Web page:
I'm trying to move data files of a MySQL installation to another place, but it won't work.

When trying to start mysqld, I get this in /var/log/mysql/error.log:

110922  7:27:40 [Note] Plugin 'FEDERATED' is disabled.
/usr/sbin/mysqld: Can't find file: './mysql/plugin.frm' (errno: 13)
110922  7:27:40 [ERROR] Can't open the mysql.plugin table. Please run mysql_upgrade to create it.
110922  7:27:40  InnoDB: Initializing buffer pool, size = 512.0M
110922  7:27:40  InnoDB: Completed initialization of buffer pool
110922  7:27:40  InnoDB: Operating system error number 13 in a file operation.
InnoDB: The error means mysqld does not have the access rights to
InnoDB: the directory.
InnoDB: File name ./ibdata1
InnoDB: File operation call: 'open'.
InnoDB: Cannot continue operation.

The above happens even if I try something as innocent as:

sudo cp -a /var/lib/mysql /var/lib/mysql2

...and change the datadir setting in /etc/mysql/my.cnf to /var/lib/mysql2

(I get the same result if I leave my.cnf as it is, and create a symlink named mysql2 to point to mysql.)

This is somewhat perplexing. File permissions are exactly the same in the copied datadir. And obviously I'm stopping/starting the daemon before doing these changes (sudo service mysql stop etc.) Any idea what I'm doing wrong?

This is Ubuntu 11.04 on Amazon EC2 (64-bit m1.large instance).

(In reality I'd like to move MySQL data to another EBS volume, to a path such as /mnt/data/mysql or /data/mysql, but the above minimal scenario suffices to reproduce the problem.)


You are running into AppArmor rules which forbid MySQL from opening files where you put them. If you check your system log files, you'll find a cryptic error message to this effect.

Solutions include:

  1. Disable AppArmor (not recommended)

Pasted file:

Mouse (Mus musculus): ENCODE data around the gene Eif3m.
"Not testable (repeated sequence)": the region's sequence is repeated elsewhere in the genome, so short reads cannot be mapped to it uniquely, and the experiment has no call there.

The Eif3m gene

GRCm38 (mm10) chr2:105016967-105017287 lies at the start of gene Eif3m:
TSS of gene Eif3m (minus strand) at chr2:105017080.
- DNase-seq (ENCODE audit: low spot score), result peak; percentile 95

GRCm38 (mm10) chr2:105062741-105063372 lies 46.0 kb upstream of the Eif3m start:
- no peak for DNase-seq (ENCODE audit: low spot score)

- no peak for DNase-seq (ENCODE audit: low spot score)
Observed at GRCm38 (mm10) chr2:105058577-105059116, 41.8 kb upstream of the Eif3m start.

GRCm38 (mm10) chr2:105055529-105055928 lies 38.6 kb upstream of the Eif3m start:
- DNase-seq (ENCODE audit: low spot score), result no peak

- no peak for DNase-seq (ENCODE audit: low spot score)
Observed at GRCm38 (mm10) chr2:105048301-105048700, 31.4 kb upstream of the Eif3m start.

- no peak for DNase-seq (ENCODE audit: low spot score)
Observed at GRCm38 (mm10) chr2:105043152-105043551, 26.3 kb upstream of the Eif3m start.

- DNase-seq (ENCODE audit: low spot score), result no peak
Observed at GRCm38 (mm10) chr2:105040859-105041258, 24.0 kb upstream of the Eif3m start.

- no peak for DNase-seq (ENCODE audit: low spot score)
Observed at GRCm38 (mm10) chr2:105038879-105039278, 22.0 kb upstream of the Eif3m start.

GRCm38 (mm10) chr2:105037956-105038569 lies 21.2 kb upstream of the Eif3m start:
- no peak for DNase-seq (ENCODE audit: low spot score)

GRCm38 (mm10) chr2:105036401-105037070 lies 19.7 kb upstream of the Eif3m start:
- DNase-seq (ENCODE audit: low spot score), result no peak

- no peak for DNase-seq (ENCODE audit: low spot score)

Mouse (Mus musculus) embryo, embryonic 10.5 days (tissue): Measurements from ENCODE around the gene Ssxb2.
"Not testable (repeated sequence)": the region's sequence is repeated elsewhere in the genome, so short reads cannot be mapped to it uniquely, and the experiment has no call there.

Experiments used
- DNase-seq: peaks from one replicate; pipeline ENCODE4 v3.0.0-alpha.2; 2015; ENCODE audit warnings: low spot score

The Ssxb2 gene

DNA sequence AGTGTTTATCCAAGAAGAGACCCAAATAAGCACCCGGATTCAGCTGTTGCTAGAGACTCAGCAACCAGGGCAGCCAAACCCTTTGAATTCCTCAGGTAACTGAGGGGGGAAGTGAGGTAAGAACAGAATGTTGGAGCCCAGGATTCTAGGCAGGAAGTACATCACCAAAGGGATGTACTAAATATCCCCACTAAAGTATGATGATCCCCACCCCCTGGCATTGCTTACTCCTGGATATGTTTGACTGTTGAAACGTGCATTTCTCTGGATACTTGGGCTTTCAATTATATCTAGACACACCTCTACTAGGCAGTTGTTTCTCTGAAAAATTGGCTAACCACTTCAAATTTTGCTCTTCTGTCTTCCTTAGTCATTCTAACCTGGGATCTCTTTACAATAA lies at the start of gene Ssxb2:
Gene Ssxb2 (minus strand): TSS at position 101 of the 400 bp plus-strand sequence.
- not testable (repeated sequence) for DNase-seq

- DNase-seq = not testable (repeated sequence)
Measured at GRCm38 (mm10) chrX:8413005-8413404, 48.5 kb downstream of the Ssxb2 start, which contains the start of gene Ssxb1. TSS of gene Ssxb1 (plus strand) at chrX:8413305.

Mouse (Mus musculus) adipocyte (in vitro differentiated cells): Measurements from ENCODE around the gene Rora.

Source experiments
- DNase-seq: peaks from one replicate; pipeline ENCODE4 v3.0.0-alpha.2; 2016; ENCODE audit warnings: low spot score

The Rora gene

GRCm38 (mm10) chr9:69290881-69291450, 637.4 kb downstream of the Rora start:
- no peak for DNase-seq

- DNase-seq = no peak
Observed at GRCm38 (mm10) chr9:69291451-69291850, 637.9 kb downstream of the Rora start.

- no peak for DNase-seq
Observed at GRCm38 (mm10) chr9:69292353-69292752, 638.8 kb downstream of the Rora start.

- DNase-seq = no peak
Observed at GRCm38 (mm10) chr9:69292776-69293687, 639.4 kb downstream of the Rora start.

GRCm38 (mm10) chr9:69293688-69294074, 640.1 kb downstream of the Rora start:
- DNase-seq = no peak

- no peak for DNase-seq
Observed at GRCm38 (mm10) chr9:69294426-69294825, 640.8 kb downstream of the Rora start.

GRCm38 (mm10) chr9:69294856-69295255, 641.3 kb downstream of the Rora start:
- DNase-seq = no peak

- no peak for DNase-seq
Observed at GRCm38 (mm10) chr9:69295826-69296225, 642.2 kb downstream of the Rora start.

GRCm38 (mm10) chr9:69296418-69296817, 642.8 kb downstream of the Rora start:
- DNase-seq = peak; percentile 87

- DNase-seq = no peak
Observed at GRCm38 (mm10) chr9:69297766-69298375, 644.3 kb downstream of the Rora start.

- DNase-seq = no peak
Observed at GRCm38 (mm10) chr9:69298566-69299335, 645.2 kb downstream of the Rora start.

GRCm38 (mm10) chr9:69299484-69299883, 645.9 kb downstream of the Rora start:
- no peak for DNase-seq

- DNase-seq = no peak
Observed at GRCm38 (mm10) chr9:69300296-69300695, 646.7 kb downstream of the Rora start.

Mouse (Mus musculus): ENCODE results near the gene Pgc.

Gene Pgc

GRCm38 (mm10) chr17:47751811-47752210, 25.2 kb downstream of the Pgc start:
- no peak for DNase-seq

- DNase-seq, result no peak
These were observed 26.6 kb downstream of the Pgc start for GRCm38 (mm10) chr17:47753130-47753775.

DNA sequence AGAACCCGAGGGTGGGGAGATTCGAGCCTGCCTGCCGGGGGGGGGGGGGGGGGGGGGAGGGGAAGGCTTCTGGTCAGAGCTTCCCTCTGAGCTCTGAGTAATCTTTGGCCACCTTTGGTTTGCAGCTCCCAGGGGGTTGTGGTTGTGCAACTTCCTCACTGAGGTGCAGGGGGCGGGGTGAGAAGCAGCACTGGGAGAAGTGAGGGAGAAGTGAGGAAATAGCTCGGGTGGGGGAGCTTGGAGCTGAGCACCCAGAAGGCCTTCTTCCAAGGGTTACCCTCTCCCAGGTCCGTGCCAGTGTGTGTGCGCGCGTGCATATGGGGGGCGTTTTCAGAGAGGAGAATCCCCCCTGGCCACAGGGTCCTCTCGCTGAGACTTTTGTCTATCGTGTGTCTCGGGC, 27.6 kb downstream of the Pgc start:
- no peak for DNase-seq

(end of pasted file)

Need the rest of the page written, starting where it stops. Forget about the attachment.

2. Edit the AppArmor rules (complicated)

  3. Use mount bind to make MySQL think that your data files are in the original location while they are actually over on the EBS volume. Revert your changes to datadir.

I wrote an article for Amazon years back describing community best practices for exactly what you are trying to do including the mount bind example:

Running MySQL on Amazon EC2 with EBS

Note that the AMI id in the article is old. Using a modern Ubuntu AMI, you'll need to replace /dev/sdh with /dev/xvdh in the mkfs.xfs and /etc/fstab (but not in the ec2 tools command lines).

  • Wow, never heard of AppArmor before. What exactly is the downside to disabling it? I suspect in this case it might not matter much if at all. (The MySQL db can only be accessed by a local process, and the whole instance can only be accessed from certain selected IP addresses...) – Jonik Sep 22 '11 at 9:53
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    AppArmor is an important part of the overall security protection of your server. It helps limit the extent of damage from potential compromises of various pieces of software. AppArmor configurations cover far more than just MySQL. The workaround in (3) is fairly straight-forward and even eliminates the need to edit the MySQL configuration. – Eric Hammond Sep 22 '11 at 10:11
  • Ok, thanks, I'll try the mount bind approach. By the way, could putting mysqld in complain mode (instead of enforce mode) in AppArmor, as described here, also be a viable workaround? – Jonik Sep 22 '11 at 11:21
  • Got MySQL working using the mount bind trick. Thanks again! – Jonik Sep 22 '11 at 12:10

InnoDB: The error means mysqld does not have the access rights to the directory.

sudo chown -R mysql:mysql /var/lib/mysql2/
  • Well, I wish it was this easy, but no, this didn't help. Note that I used cp -a to create the copy, so permissions were already exactly like in the original directory. – Jonik Sep 22 '11 at 9:24
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    Double check with ls -la /var/lib/mysql2/. – quanta Sep 22 '11 at 9:35
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    I already triple-checked before asking the question - the issue is not as obvious as that. But I think Eric Hammond is on to it – Jonik Sep 22 '11 at 9:56

try to edit your /etc/apparmor.d/local/usr.sbin.mysqld file and put these lines:

/var/lib/mysql2/ r,
/var/lib/mysql2/** rwk,

and restart the service (/etc/init.d/mysql restart)

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